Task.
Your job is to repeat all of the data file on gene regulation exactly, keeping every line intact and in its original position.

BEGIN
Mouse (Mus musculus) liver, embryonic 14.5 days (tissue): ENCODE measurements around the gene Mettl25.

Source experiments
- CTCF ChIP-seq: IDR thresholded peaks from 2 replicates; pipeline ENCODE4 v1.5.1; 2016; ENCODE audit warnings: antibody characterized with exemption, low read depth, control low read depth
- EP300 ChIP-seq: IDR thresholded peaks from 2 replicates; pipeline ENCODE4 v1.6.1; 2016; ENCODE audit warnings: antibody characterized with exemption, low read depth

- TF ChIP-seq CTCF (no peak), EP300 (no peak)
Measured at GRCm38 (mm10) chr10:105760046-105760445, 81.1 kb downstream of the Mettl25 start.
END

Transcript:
Mouse (Mus musculus) liver, embryonic 14.5 days (tissue): ENCODE measurements around the gene Mettl25.

Source experiments
- CTCF ChIP-seq: IDR thresholded peaks from 2 replicates; pipeline ENCODE4 v1.5.1; 2016; ENCODE audit warnings: antibody characterized with exemption, low read depth, control low read depth
- EP300 ChIP-seq: IDR thresholded peaks from 2 replicates; pipeline ENCODE4 v1.6.1; 2016; ENCODE audit warnings: antibody characterized with exemption, low read depth

- TF ChIP-seq CTCF (no peak), EP300 (no peak)
Measured at GRCm38 (mm10) chr10:105760046-105760445, 81.1 kb downstream of the Mettl25 start.